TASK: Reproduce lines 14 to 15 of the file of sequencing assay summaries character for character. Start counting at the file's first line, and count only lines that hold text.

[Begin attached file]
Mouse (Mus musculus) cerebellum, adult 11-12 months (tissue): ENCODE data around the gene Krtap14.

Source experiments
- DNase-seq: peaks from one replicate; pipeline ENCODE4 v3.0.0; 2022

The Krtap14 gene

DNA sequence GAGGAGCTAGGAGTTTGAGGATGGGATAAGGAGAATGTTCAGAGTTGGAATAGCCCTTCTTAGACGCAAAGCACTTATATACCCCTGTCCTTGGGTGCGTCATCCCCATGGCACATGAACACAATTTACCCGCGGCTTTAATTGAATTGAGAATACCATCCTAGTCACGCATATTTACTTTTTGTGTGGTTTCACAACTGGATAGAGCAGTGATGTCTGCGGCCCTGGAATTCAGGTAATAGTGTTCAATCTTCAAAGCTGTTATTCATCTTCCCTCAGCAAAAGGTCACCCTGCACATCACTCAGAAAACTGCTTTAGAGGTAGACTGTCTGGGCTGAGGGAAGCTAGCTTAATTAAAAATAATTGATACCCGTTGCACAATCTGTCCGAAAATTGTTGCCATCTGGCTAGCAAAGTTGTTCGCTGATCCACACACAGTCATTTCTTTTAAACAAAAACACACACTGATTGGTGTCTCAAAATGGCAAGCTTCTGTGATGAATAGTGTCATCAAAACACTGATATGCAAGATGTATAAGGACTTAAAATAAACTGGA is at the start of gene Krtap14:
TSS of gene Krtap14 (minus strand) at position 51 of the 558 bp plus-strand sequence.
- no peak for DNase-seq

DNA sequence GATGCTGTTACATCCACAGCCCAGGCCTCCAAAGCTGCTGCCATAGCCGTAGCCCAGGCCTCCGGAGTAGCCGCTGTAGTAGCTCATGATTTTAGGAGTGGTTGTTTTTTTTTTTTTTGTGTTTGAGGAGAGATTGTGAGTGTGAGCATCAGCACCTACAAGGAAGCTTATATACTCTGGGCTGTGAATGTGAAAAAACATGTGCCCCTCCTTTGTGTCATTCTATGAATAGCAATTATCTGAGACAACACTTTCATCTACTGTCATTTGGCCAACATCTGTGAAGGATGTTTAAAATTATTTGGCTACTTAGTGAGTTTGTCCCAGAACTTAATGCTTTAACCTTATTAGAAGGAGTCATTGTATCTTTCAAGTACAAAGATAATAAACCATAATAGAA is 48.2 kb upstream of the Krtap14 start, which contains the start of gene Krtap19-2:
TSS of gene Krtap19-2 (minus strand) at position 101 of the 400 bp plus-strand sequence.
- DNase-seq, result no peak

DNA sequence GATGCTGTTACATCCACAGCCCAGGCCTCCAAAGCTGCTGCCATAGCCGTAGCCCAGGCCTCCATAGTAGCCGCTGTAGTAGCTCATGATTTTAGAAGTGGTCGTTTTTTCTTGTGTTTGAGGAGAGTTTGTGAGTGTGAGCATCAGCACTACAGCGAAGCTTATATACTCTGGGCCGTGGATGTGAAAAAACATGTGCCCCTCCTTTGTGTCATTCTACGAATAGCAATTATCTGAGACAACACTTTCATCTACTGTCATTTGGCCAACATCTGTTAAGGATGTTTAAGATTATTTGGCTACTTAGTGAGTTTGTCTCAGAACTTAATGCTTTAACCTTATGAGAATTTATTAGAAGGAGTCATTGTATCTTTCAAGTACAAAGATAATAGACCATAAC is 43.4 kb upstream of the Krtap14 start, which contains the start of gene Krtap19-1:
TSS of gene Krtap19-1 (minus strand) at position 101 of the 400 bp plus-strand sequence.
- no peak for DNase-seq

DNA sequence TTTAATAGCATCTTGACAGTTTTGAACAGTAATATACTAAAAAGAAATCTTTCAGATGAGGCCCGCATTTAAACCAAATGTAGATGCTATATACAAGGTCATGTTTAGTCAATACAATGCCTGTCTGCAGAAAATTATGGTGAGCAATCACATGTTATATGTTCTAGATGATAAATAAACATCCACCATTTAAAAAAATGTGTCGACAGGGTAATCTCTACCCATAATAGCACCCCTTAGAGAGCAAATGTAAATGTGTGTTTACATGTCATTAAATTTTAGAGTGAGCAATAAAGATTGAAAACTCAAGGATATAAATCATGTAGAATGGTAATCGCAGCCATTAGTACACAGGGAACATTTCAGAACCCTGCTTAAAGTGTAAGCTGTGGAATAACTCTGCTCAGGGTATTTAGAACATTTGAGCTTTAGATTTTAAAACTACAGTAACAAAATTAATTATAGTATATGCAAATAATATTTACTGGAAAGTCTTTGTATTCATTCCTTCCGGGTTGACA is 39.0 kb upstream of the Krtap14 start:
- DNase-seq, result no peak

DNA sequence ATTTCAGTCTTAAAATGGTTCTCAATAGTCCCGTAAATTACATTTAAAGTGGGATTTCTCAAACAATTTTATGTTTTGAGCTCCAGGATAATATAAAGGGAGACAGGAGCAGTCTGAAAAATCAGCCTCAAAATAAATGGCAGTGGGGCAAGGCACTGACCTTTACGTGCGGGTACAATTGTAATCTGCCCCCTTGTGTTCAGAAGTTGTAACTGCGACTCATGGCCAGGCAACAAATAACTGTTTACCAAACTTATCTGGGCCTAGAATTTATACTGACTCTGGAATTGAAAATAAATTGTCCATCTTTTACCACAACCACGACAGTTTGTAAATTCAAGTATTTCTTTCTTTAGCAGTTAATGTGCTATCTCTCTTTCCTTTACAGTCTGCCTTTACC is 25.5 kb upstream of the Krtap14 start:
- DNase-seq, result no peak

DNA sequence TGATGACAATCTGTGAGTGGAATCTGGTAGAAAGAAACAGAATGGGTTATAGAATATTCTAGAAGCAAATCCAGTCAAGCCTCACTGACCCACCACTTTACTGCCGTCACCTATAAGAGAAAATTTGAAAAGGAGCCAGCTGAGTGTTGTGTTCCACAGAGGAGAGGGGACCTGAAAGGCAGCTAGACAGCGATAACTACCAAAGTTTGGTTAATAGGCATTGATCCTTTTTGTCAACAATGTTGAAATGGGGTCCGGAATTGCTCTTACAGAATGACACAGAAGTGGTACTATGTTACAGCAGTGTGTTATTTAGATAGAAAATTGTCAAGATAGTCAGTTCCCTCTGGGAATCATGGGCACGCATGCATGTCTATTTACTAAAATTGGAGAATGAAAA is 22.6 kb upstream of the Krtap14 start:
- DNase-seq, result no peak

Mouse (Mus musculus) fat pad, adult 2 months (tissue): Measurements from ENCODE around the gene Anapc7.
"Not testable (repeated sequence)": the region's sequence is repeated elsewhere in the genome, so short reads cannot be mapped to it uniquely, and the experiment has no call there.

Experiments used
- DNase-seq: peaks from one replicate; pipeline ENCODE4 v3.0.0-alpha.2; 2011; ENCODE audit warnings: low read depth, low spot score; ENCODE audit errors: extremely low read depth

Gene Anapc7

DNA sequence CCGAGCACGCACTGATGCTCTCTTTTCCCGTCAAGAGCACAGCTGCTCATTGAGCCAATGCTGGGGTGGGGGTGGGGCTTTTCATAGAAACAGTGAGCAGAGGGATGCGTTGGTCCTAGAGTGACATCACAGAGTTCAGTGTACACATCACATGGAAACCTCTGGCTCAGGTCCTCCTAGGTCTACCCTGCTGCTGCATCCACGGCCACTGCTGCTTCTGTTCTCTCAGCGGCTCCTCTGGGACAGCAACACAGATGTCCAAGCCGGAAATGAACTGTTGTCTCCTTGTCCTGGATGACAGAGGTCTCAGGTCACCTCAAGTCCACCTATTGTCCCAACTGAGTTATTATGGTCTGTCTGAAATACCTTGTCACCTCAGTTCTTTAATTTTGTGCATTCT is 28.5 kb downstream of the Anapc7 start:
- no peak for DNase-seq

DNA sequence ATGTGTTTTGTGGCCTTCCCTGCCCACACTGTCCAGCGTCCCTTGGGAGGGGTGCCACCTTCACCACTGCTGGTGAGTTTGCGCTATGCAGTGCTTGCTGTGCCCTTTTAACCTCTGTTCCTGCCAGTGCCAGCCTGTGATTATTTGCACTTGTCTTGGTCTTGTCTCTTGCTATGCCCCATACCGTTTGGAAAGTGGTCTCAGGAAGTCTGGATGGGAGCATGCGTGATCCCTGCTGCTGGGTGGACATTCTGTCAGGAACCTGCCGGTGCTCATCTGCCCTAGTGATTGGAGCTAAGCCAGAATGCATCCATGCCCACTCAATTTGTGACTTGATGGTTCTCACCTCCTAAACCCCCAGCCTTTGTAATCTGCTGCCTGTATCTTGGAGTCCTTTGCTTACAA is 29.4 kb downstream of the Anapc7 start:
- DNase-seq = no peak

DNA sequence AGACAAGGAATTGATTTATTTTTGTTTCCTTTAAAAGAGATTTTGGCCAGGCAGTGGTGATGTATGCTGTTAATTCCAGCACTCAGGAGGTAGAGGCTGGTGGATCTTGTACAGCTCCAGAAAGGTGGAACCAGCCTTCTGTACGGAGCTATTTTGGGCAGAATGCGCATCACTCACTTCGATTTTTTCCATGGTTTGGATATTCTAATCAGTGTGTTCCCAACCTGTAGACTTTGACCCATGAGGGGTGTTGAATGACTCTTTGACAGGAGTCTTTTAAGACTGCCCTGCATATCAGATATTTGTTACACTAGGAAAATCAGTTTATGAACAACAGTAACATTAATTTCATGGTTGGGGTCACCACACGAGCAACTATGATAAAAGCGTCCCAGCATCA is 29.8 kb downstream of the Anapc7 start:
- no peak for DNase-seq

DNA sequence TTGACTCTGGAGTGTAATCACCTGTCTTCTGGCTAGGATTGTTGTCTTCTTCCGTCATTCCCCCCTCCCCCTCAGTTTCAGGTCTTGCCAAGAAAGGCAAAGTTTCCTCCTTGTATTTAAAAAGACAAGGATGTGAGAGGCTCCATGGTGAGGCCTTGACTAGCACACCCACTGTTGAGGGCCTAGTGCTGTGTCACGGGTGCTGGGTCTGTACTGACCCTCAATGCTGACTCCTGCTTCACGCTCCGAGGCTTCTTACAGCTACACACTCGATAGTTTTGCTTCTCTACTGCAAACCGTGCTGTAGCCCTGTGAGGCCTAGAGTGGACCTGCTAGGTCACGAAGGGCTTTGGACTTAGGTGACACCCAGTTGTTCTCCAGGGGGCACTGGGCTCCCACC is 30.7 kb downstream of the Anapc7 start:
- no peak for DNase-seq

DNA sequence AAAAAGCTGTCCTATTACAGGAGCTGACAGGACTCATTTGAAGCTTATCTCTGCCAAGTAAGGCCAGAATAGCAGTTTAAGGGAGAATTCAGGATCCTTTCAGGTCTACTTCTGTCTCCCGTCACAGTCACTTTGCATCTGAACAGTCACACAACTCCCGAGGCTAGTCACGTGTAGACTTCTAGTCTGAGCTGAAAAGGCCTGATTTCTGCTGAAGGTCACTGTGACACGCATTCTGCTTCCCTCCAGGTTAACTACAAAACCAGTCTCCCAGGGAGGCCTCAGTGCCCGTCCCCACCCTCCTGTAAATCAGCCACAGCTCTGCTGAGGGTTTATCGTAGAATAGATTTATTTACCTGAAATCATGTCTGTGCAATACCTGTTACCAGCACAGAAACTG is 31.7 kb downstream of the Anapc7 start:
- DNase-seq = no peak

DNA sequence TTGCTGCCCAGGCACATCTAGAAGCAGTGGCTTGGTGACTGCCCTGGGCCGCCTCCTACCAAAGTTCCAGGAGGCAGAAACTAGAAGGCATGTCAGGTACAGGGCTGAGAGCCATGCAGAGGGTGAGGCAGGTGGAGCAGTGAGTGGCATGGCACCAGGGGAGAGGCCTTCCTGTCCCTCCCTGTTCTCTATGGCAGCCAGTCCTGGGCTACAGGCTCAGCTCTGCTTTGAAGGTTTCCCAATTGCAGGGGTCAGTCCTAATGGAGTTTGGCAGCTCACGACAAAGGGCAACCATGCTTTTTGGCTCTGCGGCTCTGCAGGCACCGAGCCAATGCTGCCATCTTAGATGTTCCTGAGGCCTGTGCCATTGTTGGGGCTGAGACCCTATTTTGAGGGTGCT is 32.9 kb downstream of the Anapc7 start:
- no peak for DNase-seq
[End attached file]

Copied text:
DNA sequence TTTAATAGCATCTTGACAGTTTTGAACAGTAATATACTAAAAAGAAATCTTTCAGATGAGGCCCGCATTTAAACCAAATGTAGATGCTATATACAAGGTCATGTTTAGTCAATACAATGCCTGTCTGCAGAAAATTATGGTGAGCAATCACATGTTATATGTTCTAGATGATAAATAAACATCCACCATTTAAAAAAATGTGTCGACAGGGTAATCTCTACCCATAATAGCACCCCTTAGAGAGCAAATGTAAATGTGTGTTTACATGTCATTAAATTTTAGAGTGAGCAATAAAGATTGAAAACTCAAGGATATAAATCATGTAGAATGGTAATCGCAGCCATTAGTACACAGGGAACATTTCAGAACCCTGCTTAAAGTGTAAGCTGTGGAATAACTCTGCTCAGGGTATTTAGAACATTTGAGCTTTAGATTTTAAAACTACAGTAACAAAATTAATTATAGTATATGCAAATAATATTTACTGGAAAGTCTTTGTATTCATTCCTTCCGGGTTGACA is 39.0 kb upstream of the Krtap14 start:
- DNase-seq, result no peak